Surgical antibiotic prophylaxis: Are you doing it right?
AbstractSurgical site infection (SSI) places an enormous burden of disease on perioperative healthcare services. Its prevalence as a hospital-acquired infection (HAI) is second only to urinary tract infections.1 The consequences in the short term include a protracted hospital stay, significantly increased healthcare costs and a higher mortality rate in certain types of surgery.2 Patients who develop an SSI have a five-fold increase in hospital readmissions, are 60% more likely to be admitted to ICU and are twice as likely to die.3 SSI incidence rates have thus become an important outcome measure of the quality of surgical care.2 Surgical antibiotic prophylaxis (SAP) is one component of broader strategies to prevent SSI. A comprehensive discussion on the prevention of SSI falls beyond the remit of this article which will focus solely on SAP.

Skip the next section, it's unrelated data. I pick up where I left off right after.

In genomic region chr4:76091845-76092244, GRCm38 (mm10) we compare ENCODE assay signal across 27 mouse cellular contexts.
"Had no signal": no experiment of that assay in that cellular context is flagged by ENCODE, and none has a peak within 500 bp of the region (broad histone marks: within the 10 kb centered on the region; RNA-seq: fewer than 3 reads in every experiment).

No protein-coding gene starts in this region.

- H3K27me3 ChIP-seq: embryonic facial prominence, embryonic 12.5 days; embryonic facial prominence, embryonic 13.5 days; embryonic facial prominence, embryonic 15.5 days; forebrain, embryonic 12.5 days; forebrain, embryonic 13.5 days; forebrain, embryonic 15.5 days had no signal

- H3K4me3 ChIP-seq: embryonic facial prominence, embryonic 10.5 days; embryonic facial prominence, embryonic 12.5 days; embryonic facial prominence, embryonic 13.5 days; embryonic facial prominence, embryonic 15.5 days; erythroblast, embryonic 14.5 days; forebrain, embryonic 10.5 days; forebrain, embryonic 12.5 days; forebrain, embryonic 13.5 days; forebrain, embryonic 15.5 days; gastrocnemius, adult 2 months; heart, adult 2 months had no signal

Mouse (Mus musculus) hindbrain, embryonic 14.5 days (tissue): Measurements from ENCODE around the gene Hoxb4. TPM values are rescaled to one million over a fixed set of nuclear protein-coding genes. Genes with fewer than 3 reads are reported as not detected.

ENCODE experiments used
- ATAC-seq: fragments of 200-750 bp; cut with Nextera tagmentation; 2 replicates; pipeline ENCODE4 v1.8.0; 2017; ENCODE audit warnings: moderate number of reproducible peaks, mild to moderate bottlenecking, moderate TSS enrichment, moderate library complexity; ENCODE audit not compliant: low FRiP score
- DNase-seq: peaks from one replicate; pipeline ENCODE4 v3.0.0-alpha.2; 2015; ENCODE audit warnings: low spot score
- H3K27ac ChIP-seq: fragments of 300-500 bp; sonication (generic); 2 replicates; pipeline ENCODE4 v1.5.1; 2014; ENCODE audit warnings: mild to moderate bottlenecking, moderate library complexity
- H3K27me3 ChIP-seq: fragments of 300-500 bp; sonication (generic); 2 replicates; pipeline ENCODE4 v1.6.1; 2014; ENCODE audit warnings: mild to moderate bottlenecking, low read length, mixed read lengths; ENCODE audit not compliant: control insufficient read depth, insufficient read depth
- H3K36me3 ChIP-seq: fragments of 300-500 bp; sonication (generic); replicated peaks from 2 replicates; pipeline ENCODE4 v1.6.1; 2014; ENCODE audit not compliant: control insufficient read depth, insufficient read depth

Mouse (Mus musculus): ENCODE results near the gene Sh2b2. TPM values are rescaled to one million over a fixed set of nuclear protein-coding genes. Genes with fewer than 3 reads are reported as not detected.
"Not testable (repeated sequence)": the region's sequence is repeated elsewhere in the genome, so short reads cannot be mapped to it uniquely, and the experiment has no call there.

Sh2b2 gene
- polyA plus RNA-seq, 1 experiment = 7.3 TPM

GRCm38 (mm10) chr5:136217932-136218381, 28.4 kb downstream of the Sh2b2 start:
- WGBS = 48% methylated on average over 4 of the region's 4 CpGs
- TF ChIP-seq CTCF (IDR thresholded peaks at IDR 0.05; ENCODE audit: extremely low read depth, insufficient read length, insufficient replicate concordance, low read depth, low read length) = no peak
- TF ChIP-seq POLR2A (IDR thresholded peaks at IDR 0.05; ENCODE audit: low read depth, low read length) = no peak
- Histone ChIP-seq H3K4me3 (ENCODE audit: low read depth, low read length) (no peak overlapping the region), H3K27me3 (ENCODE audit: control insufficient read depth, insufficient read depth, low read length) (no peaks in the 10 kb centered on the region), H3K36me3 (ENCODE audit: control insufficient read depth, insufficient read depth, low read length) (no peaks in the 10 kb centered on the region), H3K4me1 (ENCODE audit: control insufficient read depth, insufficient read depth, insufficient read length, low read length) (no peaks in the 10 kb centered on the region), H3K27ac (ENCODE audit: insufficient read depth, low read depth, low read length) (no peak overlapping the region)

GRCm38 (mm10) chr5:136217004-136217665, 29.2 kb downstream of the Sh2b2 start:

By submitting manuscripts to SAJAA, authors of original articles are assigning copyright to the SA Society of Anaesthesiologists. Authors may use their own work after publication without written permission, provided they acknowledge the original source. Individuals and academic institutions may freely copy and distribute articles published in SAJAA for educational and research purposes without obtaining permission.
The work is licensed under a Creative Commons Attribution-Non-Commercial Works 4.0 South Africa License. The SAJAA does not hold itself responsible for statements made by the authors.